Friendship Cemetery in Columbus is known for several reasons. Not the least of which is, this is the place where what we know as Memorial Day originated. A year after Robert E. Lee surrendered his army to General Grant, for all practical purposes ending the Civil War, the ladies of Columbus decorated the graves of the Confederate and Union soldiers buried here starting a tradition that has lasted all the way to our time.
Probably the best known grave marker in Friendship Cemetery is the Weeping Angel that watches over the Teasdale plot. It was bought and placed here by the congregation of First Baptist Church of Columbus in 1891 as a token of their love for Dr. Thomas Cox Teasdale, the 9th pastor of their church, serving from 1858 until 1863.
He resigned the ministry of the church to go preach to the Confederate troops out in the field. After that became increasingly impossible, Dr. Teasdale came back to Mississippi and got involved in trying to organize an orphanage for soldier's children.
A plan to fund the orphanage was devised to buy Southern Cotton with Confederate money, take it to New York and sell it for Greenbacks, and take the profit and apply it to the project. The only problem with that plan, it was illegal to buy and sell cotton by that time of the war. Illegal, that is, unless you had the express consent of the Government.
Teasdale was the perfect emissary to get Confederate President Jefferson Davis' permission since Teasdale was acquainted with Davis from the time Teasdale pastored a church in Washington D.C. during Davis's senatorial days. So it was easy to get his signature. But that was only half the problem.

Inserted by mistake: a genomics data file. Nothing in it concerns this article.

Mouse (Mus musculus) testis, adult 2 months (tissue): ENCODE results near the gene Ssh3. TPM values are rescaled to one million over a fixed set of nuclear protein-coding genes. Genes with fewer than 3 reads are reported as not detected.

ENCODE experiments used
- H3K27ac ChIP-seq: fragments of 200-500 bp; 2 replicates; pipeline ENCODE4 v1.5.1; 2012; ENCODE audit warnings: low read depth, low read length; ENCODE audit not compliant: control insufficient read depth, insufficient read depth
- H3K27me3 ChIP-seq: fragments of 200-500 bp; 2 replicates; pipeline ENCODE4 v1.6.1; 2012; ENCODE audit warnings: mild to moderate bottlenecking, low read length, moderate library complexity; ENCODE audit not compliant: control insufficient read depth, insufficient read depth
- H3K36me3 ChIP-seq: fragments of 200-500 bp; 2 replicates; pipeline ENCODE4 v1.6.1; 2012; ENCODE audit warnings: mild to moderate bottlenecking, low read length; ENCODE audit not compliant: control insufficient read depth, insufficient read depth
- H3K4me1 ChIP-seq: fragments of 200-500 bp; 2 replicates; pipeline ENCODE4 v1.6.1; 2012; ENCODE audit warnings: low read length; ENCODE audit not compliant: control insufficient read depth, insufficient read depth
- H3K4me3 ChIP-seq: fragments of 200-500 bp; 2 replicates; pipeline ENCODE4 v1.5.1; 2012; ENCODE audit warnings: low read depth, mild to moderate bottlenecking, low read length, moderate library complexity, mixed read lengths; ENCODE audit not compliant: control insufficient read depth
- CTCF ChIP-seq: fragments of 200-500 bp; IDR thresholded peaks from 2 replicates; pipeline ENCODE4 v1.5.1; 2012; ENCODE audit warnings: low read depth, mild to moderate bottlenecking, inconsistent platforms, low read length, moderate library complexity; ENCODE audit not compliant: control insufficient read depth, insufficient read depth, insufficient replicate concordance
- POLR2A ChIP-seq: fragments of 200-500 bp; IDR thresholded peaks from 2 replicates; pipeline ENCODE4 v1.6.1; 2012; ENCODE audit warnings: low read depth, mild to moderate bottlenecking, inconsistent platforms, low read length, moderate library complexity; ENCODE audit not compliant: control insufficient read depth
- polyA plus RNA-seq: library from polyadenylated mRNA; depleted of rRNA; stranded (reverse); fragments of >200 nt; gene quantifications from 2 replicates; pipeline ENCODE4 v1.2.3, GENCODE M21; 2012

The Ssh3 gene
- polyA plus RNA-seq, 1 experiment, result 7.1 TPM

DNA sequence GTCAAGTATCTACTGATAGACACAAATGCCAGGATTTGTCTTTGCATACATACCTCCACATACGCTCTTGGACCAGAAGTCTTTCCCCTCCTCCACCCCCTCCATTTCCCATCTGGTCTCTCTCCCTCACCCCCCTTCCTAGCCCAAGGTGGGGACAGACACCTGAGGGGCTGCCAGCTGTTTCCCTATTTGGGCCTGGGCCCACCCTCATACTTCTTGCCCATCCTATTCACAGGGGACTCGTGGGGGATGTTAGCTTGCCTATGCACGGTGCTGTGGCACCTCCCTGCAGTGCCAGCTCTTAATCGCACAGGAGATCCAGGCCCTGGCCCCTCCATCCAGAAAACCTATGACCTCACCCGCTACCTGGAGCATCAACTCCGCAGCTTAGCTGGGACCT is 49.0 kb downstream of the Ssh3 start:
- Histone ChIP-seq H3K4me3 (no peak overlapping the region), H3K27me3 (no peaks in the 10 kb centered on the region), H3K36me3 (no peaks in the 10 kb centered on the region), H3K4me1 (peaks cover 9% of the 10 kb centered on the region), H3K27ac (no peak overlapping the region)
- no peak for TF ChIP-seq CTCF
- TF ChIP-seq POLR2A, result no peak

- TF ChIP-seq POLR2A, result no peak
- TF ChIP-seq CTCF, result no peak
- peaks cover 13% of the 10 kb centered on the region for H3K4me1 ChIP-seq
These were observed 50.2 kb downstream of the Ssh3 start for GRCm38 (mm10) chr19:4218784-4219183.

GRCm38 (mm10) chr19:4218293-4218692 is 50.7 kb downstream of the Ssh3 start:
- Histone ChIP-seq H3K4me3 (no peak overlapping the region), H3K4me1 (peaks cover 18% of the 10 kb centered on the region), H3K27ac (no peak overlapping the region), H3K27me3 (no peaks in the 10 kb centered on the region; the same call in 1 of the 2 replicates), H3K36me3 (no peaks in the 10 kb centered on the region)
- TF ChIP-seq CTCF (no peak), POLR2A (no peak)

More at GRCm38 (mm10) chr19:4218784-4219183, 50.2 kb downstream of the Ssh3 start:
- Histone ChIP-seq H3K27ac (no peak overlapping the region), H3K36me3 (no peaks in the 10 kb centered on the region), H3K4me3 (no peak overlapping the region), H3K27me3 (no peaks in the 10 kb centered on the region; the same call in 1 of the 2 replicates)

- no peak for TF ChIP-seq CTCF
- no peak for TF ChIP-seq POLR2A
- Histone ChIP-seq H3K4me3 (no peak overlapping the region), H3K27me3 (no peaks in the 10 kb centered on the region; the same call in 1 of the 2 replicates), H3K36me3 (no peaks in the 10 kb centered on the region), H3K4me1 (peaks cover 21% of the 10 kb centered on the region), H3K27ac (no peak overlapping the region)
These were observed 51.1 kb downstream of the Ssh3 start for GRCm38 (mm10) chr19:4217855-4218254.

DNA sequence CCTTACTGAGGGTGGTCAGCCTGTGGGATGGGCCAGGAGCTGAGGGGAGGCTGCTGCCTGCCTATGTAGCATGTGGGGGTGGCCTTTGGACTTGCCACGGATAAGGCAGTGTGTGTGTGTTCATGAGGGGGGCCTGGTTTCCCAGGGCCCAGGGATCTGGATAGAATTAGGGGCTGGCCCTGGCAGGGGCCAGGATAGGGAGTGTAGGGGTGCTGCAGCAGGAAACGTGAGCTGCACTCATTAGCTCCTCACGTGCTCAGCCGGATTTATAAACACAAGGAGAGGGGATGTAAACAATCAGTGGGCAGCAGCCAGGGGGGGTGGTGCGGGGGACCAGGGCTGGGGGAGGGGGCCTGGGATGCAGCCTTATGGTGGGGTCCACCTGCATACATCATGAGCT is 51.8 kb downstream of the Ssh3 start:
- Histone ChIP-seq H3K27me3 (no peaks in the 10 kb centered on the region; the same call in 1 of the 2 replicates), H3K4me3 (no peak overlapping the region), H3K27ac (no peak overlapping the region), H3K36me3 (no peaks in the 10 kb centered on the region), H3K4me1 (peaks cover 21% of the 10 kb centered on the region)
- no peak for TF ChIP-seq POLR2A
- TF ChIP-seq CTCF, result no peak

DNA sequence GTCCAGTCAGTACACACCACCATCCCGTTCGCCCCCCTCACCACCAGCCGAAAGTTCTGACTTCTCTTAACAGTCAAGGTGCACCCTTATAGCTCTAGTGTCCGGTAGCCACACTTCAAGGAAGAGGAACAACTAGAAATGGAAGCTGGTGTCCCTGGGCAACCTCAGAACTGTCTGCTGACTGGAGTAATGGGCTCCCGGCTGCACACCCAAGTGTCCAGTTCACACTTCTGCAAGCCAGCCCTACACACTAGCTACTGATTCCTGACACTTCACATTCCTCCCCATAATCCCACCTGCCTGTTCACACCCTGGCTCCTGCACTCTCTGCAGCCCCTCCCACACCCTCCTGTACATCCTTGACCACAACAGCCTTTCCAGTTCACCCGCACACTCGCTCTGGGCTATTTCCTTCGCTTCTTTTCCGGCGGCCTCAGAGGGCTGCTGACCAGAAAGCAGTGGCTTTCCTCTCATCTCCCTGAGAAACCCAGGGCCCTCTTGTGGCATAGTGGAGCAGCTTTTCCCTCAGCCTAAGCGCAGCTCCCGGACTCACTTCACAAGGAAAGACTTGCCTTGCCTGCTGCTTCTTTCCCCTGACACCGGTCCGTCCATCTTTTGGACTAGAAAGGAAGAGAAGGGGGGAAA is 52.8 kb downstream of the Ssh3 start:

Permission to SELL the cotton also had to be obtained from the US Government. Again, Teasdale was the man because he knew LINCOLN personally from his early days of pastoring in Springfield, Illinois, where Lincoln had his law practice.
Long story really, really short, Teasdale got the signatures of both presidents on the same document. But on the way home, Lee surrendered to Grant. And after that, no amount of Confederate currency would by anything, anymore. So there went the cotton plan.
But if you wanted to raise money today, just find and sell that document Dr. Teasdale managed to get with both Jefferson Davis' and Abraham Lincoln's signatures on it.
A courageous man of deed and not merely word: no wonder he was loved so much the angels themselves wept at his death.